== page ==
In the course notes it was suggested that I look at the work of Douglas Huebler, in particular his project entitled Variable Piece #101. Huebler was an American Minimal Sculptor and Conceptual Artist who began his career as an artist, turning to sculpture and finally to the collection of material (such as photographs, maps and written texts) from everyday life forming several series’ of this documentation[¹]. Starting in 1970 until his death in 1997 he worked on a project that was an attempt to “photographically document the existence of everyone alive”[²]. Within this project was the series entitled Variable Piece #101 in which Huebler took ten portraits of the typologist Bernd Becher in which he was asked to take on the persona of ten different identities/identity traits:
Bernd Becher (himself)
This on its own is interesting enough but, taking the project one step further, Huebler waited a few months and then sent the images to Becher and asked him to pair the images to the persona he was playing. The images are captioned and made in to a series by Huebler as he had taken them and a new series was made using the new order that Becher had since made some new associations with (due presumably to unreliable memories and the inability to recall and or identify which persona he was playing in each image correctly 100% of the time).
Not only are the portraits of Becher performing different roles interesting to view in the first set alone but the inclusion of the second series with Becher’s associations attached to it in the form of captions, and a re-ordering of the series, therefore takes the project even further, adding a layer of confusion and encouraging the viewer to engage with the work whilst trying to decipher it. The fact that Becher himself is a noted typologist himself gives the work another layer also – one typologist using another typologist to make a typology!
[¹] Background information on Douglas Huebler from Tate.org
Brief: In response to Sander’s work, try to create a photographic portraiture typology which attempts to bring together a collection of types. Think carefully about how you wish to classify these images; don’t make the series too literal or obvious.
Brief: Study Sander’s portraits in very close detail, making notes as you go. Look at how his subjects are positioned in relation to each other or their environment. Are they facing the camera or looking away? What, if any, props does Sander use? Do these props seem relevant or are they strange? What physical stance does the subject adopt? Detail was extremely important to August Sander and the background in his portraits was never left to chance. Study the backgrounds of Sander’s portraits very closely and reflect upon what you see. Where does the subject sit in relation to the background? If location-based, does the head sit above or below the horizon? Has the background been deliberately blurred through the use of a wider aperture and therefore shorter depth of field? Does the background offer any meaning or context to the portrait? Make a portrait of someone you know, paying very close attention to what is happening in the background of the shot. Be very particular about how you pose the subject and what you choose to include in the photograph. Ideally, the background should tell the viewer something about the subject being photographed.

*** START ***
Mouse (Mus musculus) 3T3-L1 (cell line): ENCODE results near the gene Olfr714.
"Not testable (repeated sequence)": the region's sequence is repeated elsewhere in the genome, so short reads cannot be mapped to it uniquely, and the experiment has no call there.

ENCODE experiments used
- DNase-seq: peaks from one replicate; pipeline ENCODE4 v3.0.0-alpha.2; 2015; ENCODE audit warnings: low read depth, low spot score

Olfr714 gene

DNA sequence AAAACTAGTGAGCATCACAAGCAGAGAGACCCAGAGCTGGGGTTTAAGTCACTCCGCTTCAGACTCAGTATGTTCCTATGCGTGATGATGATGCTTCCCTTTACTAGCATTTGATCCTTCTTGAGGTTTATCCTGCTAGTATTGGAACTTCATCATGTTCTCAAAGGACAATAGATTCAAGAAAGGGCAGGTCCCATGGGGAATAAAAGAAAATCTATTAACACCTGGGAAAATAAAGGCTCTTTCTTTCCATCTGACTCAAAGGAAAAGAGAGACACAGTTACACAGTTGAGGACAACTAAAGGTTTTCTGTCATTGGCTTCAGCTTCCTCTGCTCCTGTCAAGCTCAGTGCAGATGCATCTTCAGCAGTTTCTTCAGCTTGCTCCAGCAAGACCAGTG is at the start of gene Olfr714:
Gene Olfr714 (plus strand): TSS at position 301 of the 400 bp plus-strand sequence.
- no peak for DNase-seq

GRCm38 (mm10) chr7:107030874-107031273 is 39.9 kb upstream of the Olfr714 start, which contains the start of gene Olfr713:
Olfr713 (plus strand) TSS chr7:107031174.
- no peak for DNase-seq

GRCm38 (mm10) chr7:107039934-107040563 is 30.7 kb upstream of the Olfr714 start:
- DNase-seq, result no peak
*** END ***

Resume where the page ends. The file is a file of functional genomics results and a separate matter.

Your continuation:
Reflect upon how successful this project was in your learning log or blog.
August Sander was born in Germany in 1876. He was a documentary and portrait photographer who was known, and highly commended, for his cross-sectional portrait work which sought to document German society during the twentieth century. His work forms a ‘pictorial mosaic'[¹] of inter-war Germany. By taking over 600 photographs of people from all walks of life, including Nazi’s and those persecuted by them, Sander’s work formed an important collective history of the German people.
‘Sander once said ‘The portrait is your mirror. It’s you’. He believed that, through photography, he could reveal the characteristic traits of people. He used these images to tell each person’s story; their profession, politics, social situation and background.’ – Tate.org on August Sander
Young Farmers 1914, August Sander:
Positioned in a line on a path that runs diagonally away from the camera. Subject’s are all positioned side on with canes out on the ground next to the them, clutched similarly in their right hands. Their faces are turned towards the camera, all making eye contact, all adopting the same stern, formal look. Props include the three canes, bowler hats and one young man, alienated slightly from the other two, smokes a cigarette. Subjects’ are presumably dressed up for an event as farmers wouldn’t usually wear their best clothing to work the land. The background is fields and a muddy path to give some extra context in to the young men an their characters/profession, at least in regard to farming. The angle and stances of the subjects’ make them look suave, confident, proud – they dominate the frame with their strong presence.